Aerospace giant Boeing has been hit with a complaint in federal court by its Washington state employees who claim the company's denial of insurance coverage of applied behavior analysis (ABA) for their children with autism violates the federal Mental Health Parity Act. Filed by two families whose sons have autism, "C.S." and "D.Z.", the suit seeks certification as a class action on behalf of Boeing's 81,000 Washington-based employees.
The case has added significance because Boeing self-insures its employee health plan and therefore is regulated under federal ERISA law which is immune from state autism insurance reform laws, such as the law in its headquarters state of Illinois. The suit was filed by Seattle attorneys Ele Hamburger and Richard Spoonemore who have been winning a series of similar federal class action suits in Washington over ABA denials. The complaint alleges Boeing's denial of ABA benefits violates the 2008 Wellstone Domenici Mental Health Parity and Addiction Equity Act as well as its fiduciary responsibilities under ERISA.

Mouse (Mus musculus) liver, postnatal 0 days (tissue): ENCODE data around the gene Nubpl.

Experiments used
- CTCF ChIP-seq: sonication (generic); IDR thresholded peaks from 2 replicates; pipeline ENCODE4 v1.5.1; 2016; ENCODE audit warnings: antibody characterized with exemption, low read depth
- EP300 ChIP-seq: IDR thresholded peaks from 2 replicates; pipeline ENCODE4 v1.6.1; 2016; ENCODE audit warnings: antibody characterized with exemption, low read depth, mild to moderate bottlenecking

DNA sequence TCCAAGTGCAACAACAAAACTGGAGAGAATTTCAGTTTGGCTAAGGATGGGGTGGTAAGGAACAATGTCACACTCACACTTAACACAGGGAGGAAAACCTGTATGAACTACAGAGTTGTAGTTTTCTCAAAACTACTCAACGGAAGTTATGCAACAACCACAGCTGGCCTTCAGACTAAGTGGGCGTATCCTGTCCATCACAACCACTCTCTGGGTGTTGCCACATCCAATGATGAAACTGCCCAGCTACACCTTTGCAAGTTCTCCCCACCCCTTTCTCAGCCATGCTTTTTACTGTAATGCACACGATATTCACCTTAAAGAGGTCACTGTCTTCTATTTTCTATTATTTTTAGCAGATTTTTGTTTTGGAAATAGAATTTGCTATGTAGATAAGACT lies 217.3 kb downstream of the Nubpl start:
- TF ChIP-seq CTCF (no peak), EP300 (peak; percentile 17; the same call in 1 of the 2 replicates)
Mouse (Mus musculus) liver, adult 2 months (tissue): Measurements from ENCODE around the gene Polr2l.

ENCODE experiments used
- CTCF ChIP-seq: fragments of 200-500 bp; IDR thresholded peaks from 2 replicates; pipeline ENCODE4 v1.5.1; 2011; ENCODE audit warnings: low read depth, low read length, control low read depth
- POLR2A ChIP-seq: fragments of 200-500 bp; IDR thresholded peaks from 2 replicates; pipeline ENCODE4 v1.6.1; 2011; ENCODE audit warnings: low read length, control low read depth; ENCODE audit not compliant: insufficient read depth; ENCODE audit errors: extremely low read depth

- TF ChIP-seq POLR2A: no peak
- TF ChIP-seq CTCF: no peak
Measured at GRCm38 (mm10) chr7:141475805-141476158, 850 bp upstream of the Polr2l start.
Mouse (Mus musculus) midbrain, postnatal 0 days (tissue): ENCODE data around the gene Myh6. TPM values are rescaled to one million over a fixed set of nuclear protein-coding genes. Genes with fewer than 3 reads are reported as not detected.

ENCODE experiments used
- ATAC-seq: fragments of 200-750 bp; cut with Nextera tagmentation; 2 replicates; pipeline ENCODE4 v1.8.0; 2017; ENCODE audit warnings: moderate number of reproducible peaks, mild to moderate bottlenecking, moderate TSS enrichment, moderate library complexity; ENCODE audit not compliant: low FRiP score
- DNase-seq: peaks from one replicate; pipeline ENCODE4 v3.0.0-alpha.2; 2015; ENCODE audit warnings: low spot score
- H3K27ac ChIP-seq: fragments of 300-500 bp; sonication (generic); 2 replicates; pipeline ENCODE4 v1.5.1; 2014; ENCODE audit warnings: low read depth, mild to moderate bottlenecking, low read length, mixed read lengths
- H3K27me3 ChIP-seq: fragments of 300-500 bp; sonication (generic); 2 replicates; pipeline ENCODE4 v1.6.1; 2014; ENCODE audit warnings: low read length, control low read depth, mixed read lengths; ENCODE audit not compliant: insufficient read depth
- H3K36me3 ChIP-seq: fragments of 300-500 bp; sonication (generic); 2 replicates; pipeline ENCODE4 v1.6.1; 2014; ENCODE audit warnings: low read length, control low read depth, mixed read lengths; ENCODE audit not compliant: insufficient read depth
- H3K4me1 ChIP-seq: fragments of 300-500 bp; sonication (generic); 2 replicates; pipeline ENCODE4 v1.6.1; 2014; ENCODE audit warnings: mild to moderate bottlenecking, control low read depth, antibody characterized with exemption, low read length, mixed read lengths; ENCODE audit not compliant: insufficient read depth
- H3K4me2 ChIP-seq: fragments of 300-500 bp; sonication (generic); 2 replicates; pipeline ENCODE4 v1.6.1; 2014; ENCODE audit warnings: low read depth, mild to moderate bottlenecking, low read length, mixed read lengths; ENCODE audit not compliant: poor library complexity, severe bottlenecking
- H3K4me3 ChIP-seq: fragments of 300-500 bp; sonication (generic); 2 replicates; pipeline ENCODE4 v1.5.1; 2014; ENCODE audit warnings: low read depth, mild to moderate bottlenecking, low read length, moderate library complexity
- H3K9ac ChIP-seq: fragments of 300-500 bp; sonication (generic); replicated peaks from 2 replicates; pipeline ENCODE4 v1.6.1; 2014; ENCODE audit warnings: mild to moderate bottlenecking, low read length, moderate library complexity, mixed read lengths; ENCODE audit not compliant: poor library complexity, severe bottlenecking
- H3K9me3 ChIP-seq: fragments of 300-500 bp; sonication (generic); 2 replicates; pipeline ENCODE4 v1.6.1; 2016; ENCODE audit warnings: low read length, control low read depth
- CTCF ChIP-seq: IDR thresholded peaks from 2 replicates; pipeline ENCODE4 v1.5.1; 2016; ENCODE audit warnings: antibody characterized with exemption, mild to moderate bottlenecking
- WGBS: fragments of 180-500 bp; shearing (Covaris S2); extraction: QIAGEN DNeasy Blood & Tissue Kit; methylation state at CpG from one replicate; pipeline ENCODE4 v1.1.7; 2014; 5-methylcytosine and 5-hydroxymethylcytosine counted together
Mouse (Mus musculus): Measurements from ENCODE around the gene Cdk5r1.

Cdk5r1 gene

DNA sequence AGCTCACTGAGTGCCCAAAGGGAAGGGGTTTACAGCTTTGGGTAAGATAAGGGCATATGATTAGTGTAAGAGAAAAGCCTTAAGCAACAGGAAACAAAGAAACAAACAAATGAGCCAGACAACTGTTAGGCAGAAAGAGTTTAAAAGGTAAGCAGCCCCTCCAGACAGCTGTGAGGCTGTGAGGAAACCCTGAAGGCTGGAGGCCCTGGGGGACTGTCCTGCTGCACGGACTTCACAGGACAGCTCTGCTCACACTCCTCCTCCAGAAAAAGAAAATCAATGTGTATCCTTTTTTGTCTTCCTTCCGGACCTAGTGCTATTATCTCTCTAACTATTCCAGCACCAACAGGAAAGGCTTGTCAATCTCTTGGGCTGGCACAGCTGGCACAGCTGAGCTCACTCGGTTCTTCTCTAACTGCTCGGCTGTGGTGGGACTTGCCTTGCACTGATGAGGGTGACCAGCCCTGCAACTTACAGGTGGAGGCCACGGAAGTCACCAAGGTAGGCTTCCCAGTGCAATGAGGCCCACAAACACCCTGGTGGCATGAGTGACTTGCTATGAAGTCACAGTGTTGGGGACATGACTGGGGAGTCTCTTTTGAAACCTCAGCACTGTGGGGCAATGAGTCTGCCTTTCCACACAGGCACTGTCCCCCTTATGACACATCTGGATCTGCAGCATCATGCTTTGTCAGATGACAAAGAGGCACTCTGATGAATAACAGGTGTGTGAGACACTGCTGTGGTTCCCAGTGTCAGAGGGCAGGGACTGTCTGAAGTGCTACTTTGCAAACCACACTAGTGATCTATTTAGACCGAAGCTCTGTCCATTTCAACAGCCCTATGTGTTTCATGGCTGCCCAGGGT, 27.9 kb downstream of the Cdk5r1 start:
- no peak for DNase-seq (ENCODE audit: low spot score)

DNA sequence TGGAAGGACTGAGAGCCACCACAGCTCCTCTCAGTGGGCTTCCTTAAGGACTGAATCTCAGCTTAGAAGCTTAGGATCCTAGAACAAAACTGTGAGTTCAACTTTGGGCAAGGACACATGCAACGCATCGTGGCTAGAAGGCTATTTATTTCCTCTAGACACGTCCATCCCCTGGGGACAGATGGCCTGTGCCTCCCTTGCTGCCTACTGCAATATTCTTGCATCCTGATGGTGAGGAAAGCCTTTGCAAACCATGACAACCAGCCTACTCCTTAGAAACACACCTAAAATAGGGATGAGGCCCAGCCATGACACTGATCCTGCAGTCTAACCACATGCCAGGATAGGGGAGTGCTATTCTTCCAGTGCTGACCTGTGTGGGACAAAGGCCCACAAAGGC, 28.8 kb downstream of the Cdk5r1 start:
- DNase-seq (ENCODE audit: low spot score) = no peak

Boeing does not expressly exclude ABA coverage in its health plan, but rather has its claims administrators exclude all coverage of ABA therapy through internal policies and restricted provider networks, the complaint alleges.